About Pulmonary Nontuberculous Mycobacteria (NTM) - Minnesota Dept. of Health

About Pulmonary Nontuberculous Mycobacteria (NTM)

On this page:
About pulmonary NTM
Transmission of pulmonary NTM
People most at risk
Treatment of pulmonary NTM
Tracking pulmonary NTM
More about pulmonary NTM

About pulmonary NTM

  • Nontuberculous mycobacteria (NTM) are opportunistic bacteria that are widespread and naturally occur in the environment, especially in soil and water.
  • Pulmonary NTM infections, which occur in the lungs, result from inhalation of airborne particles containing the bacteria.
    • Pulmonary specimens include sputum samples, tracheal secretions, lung biopsies and bronchoalveolar lavage.
  • The prevalence of human disease and death associated with pulmonary NTM has increased over the last two decades. The reason for this is unknown.
  • Symptoms of pulmonary NTM infection are similar to those of tuberculosis and include cough with sputum production, shortness of breath, tiredness or fatigue, fever, unplanned weight loss, lack of appetite, night sweats, and coughing up blood.

Transmission of pulmonary NTM

  • Pulmonary NTM infections result from inhalation of airborne particles containing the bacteria.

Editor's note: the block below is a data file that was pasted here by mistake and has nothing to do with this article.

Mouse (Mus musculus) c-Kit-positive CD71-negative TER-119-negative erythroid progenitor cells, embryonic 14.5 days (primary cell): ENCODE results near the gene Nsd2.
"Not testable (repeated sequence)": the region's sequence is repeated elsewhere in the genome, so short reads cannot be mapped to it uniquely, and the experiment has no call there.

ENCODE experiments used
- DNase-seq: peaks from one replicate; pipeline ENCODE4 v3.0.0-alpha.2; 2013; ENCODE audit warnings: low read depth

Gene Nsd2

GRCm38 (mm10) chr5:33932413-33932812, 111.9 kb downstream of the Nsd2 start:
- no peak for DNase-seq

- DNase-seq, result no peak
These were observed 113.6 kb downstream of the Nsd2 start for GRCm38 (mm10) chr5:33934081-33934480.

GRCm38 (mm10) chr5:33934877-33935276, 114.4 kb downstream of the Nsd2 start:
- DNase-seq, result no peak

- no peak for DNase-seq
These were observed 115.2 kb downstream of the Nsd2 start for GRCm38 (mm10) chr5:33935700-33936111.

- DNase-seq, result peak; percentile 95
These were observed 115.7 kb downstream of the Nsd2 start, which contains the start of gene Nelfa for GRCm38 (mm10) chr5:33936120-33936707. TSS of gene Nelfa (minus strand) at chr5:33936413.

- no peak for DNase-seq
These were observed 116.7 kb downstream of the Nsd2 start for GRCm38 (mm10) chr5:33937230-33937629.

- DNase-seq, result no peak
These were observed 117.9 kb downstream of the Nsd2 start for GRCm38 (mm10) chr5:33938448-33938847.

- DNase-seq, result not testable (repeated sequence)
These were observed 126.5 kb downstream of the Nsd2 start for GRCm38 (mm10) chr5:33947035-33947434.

• Reported healthcare-associated outbreaks of pulmonary NTM have been caused by numerous factors involved with patient care.
    • These have included the water supply linked to a common patient shower, a contaminated hospital ice machine, a hydrotherapy pool in which children with cystic fibrosis were regular users, contaminated aqueous solution or contaminated potable water used in the processing of reusable dialysis filters, contaminated peritoneal dialysis machines, and contaminated bronchoscopes.

People most at risk

  • Pulmonary NTM infection can present at any age, but it is most common in patients over 50 years of age.
  • People who have an existing lung disease are at increased risk for pulmonary NTM infection:
    • Bronchiectasis (enlargement of the airways)
    • Chronic obstructive pulmonary disease (COPD)
    • Cystic fibrosis
      • Person-to-person transmission of pulmonary NTM is rare; however, there have been reports of potential transmission of mycobacterium species in institutions caring for cystic fibrosis patients.
    • Alpha-1 antitrypsin deficiency
    • People who have a prior infection with tuberculosis
  • However, emerging data suggest that many persons without such existing conditions may be genetically susceptible to pulmonary NTM infection.

Treatment of pulmonary NTM

  • Treatment of pulmonary NTM generally requires consultation with a specialist.
  • NTM are often resistant to many antibiotics. Treatment varies depending on the individual patient infected and the body site of infection. Treatment frequently requires a combination of 2 to 3 antibiotics for a prolonged period of time (months to a year).

Tracking pulmonary NTM

  • MDH began conducting sentinel laboratory-based surveillance on October 1, 2019, among residents of Hennepin and Ramsey counties.
  • At this time, surveillance for pulmonary NTM is reportable via the laboratories that identify the organism.

More about pulmonary NTM

Updated Thursday, 03-Oct-2019 10:15:07 CDT